France has launched air strikes against Islamic State (IS) militants in their Syrian stronghold of Raqqa, while a manhunt continues for a man thought to have helped organize the Paris terrorist attacks.
The French Defense Ministry said in a statement on November 15 that French warplanes dropped 20 bombs in Raqqa, destroying a munitions depot and a militant training camp.
French Foreign Minister Laurent Fabius, speaking on the sidelines of the G20 summit in Turkey, said France was reacting in self-defense.
"We can't let Daesh attack without a reaction," said Fabius, using an alternative name for the IS group.
The Syrian Observatory for Human Rights, a London-based monitoring group, said no casualties had been reported.
The air strikes came after the attacks in Paris in which at least 132 people were killed some 350 were injured in the deadliest terrorist attack in Europe since the 2004 Madrid bombings.
French President Francois Hollande called the attacks an "act of war" and promised a "ruthless" response against the IS group, which claimed responsibility.
French police have issued an international arrest warant for a man they believe might have helped organize the deadly assaults with two of his brothers in Belgium.
Police said they were seeking a Belgian-born man, Abdeslam Salah, in connection with the attack, describing him as "dangerous."
French police issued a photo of the suspect on November 15 after police in Belgium issued the arrest warant.
"The abject attacks that hit us on Friday were prepared abroad and mobilized a team in Belgium that benefited...from help in France," French Interior Minister Bernard Cazeneuve told reporters after meeting his Belgian counterpart in Paris.
Belgian officials said they had arrested seven people in Brussels after two Belgian-registered cars were discovered in Paris, both suspected of being used by the attackers.
"I do not want any preachers of hatred on Belgian soil! There is no place for them in Belgium," Belgian Prime Minister Charles Michel said on Twitter.
A judicial source said Salah, a 26-year-old French national, had rented one of the two cars, a Volkswagen Polo, that was found not far from the Bataclan concert hall, the site of the bloodiest attack.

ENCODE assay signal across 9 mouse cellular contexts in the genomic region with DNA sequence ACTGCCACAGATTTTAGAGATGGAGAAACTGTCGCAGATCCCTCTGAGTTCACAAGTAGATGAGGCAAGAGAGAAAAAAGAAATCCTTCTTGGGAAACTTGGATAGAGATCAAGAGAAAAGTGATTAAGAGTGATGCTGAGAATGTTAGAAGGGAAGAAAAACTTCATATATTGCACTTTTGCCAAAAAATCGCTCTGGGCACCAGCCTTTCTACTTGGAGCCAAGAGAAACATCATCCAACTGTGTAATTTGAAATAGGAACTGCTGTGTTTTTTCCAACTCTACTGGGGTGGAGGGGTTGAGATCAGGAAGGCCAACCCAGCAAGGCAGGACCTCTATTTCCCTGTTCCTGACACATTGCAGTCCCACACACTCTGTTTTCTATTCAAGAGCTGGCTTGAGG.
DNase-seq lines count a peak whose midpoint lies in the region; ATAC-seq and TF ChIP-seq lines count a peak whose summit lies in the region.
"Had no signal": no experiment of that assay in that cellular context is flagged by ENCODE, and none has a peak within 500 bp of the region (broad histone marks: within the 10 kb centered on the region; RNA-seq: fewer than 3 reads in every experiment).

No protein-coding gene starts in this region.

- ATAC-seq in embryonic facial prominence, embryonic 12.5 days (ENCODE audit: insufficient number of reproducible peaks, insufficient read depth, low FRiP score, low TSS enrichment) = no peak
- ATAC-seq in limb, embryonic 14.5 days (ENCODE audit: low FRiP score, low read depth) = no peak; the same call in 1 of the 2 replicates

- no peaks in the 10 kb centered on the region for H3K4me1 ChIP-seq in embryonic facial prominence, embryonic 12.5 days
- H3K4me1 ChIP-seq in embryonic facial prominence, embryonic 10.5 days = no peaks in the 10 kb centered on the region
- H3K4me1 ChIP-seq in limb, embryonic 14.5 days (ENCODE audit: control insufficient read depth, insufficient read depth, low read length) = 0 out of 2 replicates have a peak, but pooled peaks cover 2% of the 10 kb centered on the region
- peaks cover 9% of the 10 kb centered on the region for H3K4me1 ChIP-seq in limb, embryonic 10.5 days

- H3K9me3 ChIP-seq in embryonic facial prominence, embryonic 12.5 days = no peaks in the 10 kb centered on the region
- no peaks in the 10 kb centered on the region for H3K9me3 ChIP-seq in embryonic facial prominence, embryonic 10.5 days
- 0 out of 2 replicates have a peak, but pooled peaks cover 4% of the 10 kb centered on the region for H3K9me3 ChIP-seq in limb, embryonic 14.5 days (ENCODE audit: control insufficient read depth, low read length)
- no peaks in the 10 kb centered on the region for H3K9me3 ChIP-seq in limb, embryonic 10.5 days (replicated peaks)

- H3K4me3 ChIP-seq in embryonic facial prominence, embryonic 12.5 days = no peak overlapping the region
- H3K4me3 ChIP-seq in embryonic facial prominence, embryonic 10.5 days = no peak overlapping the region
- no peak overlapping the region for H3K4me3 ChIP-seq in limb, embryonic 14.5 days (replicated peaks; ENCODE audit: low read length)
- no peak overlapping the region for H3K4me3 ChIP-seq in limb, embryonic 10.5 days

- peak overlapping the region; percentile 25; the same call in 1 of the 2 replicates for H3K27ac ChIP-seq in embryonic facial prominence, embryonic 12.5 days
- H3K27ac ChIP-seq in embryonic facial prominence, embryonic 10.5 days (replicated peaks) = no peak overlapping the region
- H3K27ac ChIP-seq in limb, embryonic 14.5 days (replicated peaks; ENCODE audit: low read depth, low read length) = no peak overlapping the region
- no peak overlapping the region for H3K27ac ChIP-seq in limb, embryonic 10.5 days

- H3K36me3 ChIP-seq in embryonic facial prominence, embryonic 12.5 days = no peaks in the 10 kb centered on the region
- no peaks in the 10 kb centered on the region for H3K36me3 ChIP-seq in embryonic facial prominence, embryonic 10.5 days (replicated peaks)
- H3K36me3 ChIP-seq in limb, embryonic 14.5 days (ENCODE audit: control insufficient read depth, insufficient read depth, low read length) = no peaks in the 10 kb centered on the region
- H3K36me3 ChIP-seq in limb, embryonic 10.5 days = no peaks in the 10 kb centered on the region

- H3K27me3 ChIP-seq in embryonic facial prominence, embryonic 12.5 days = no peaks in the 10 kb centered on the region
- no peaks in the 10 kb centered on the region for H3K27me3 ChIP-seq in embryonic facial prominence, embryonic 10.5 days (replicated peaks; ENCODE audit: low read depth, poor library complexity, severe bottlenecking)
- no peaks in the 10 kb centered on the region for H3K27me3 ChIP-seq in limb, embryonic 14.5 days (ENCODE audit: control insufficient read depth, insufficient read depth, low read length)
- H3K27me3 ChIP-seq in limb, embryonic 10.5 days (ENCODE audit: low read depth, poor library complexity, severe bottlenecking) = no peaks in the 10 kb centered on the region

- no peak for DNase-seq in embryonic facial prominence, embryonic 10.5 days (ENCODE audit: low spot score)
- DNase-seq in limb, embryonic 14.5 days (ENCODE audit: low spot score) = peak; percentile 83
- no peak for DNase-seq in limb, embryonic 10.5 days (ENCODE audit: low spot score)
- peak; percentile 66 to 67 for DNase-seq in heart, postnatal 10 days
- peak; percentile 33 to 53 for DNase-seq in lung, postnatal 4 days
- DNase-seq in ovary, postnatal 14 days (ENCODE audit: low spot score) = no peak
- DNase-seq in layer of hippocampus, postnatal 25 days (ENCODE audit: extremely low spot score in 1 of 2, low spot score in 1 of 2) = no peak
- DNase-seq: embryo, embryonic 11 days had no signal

Only one of the attackers has been named -- Ismael Omar Mostefai, a 29-year-old who lived in the city of Chartres, southwest of Paris.
He was identified by the print from one of his fingers that was severed when his suicide vest exploded.
German officials said a man arrested in the southern state of Bavaria earlier this month after guns and explosives were found in his car may also be linked to the attacks.
The Serbian Interior Ministry said the holder of a Syrian passport found next to the body of one of the attackers outside the Stade de France stadium "was registered on the Presevo border crossing on October 7 this year, where he formally sought asylum." The Presevo border crossing separates Serbia from Macedonia.
Greek authorities had confirmed that the document had been used to travel through the island of Leros on October 3.
WATCH: Migrants and refugees arriving at the Macedonian-Serbian border crossing of Tabanovce were horrified to learn of the November 13 terrorist attacks in Paris. As they travel through Europe, they now fear becoming targets of a backlash and worry it will become harder to claim asylum.
Meanwhile, France has begun three days of national mourning.
Hollande has imposed a state of emergency and canceled his plans to attend the G20 summit in Turkey on November 15.
A special service for the families of the victims and survivors will be held at Paris's Notre Dame Cathedral.
Luxembourg, which currently holds the European Union’s rotating presidency, announced that EU interior ministers would meet on November 20, saying the emergency talks would “strengthen the European response” to the attacks.
Speaking on November 15 in Turkey, where he arrived for a G20 summit, U.S. President Barack Obama described the assaults as "an attack on the civilized world" and said the United States would work with France to hunt down those responsible.
Meanwhile, the head of the world's top Islamic body condemned "in the strictest terms" the Paris gun and bomb attacks and called for “a concerted joint action to combat the scourge of terrorism which has become the arch enemy of humanity at large."
Iyad Madani, the secretary-general of the Jeddah-based Organization of Islamic Cooperation, voiced his "firm rejection of any terrorist act" that undermines "universal human values including the values of freedom and equality that France has consistently promoted."